Despite such prominent views from the NHS, many companies are still sending out sales representatives with a very limited agenda – primarily delivering some key messages about a particular product. Indeed, some observers believe that the pharmaceutical sales representative is one of the world’s most underutilised resources! And, given the limited ambitions of each visit, it is perhaps not surprising that HCPs are continuing to reduce access.
To counter this, companies are deploying key account managers whose role is to provide value over and above the ‘noise’ associated with a traditional rep visit. We believe there will be a gradual merging of the functions of sales representative and KAM in the future. This means that everyone representing a company in the field will need to operate to KAM principles and provide significantly more value than before. Indeed, our research shows that historically excellent representatives have effectively operated to KAM principles, irrespective of the training and direction received from head office.
Whilst each sales representative has key performance indicators (KPIs) to meet – often merely call rates, we believe that individuals need to focus on providing added value to their customers and their companies irrespective of their targets. By taking a more strategic view, identifying the key stakeholders, delivering and developing solutions with the help of their company’s marketing, medical and promotional functions, representatives will become a more valued partner to both parties.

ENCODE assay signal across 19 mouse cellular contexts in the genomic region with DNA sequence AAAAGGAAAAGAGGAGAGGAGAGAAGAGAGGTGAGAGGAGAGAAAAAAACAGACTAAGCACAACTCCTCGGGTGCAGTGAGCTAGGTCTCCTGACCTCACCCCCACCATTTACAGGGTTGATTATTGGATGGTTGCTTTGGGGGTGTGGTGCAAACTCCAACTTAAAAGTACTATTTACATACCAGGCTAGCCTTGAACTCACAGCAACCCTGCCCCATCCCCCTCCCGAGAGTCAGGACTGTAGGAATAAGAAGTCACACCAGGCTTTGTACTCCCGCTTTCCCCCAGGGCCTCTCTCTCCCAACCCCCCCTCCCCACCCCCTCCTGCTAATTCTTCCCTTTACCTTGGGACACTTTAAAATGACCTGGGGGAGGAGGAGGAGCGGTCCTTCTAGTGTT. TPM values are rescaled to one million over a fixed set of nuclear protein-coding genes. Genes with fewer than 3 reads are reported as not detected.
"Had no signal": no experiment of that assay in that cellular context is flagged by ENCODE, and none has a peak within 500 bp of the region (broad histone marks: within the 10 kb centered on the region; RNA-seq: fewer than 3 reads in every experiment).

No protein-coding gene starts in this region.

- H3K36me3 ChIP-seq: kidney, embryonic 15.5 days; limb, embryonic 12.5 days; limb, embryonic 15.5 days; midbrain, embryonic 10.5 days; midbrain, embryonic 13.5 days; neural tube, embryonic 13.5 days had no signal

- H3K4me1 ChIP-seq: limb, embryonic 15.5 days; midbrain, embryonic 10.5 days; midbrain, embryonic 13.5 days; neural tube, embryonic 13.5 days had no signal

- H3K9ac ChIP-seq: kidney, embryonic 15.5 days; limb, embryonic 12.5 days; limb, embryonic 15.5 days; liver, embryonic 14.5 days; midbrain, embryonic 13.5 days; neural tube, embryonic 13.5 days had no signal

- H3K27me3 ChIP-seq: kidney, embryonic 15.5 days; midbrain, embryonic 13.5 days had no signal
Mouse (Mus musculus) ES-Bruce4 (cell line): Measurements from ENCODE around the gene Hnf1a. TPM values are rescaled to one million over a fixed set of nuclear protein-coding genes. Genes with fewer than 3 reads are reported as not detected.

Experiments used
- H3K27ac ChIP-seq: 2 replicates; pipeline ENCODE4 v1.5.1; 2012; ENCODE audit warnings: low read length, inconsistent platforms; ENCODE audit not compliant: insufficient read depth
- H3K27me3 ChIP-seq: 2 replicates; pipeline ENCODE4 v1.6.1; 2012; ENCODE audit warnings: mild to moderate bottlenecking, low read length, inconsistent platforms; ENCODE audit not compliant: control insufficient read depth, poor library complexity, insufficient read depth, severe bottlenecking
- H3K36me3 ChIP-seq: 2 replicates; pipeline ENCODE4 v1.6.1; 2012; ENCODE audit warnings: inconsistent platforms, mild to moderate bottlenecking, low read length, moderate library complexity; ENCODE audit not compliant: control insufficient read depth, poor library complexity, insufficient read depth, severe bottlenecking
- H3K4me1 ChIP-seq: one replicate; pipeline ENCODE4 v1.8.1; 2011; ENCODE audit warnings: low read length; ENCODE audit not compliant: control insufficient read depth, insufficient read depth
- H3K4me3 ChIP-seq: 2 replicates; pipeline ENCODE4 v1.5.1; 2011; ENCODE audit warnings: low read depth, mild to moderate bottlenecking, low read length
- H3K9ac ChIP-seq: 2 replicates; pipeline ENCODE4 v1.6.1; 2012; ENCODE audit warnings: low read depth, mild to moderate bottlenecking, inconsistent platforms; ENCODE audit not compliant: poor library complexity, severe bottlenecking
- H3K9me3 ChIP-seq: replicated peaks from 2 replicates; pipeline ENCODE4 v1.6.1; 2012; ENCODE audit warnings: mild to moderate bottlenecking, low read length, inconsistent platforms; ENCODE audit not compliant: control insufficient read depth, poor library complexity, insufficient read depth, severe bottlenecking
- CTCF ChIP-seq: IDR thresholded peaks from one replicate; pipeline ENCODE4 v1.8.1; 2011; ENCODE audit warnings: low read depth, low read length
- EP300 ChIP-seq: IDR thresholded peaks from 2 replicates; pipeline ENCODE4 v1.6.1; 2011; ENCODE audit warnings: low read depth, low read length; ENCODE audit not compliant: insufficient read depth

Representatives can only do this if they are experts in their products, the therapy area concerned, the care pathway and the local healthcare economy. Additionally, they will need knowledge of best practice and potential solutions.
Unfortunately, to some this may be perceived as going ‘beyond brief’ and will sometimes result in knockbacks. However, we believe the risks attached to this are far less than continuing with the limited role noted above. The risks of a representative failing to distinguish themselves and failing to provide real value will leave them susceptible at times of restructuring, and with fewer skills needed to attract jobs in the new healthcare economy.
Fundamental to taking charge of your career is to take responsibility for personal development. A colleague told me about how he had done this successfully with a process that included the following: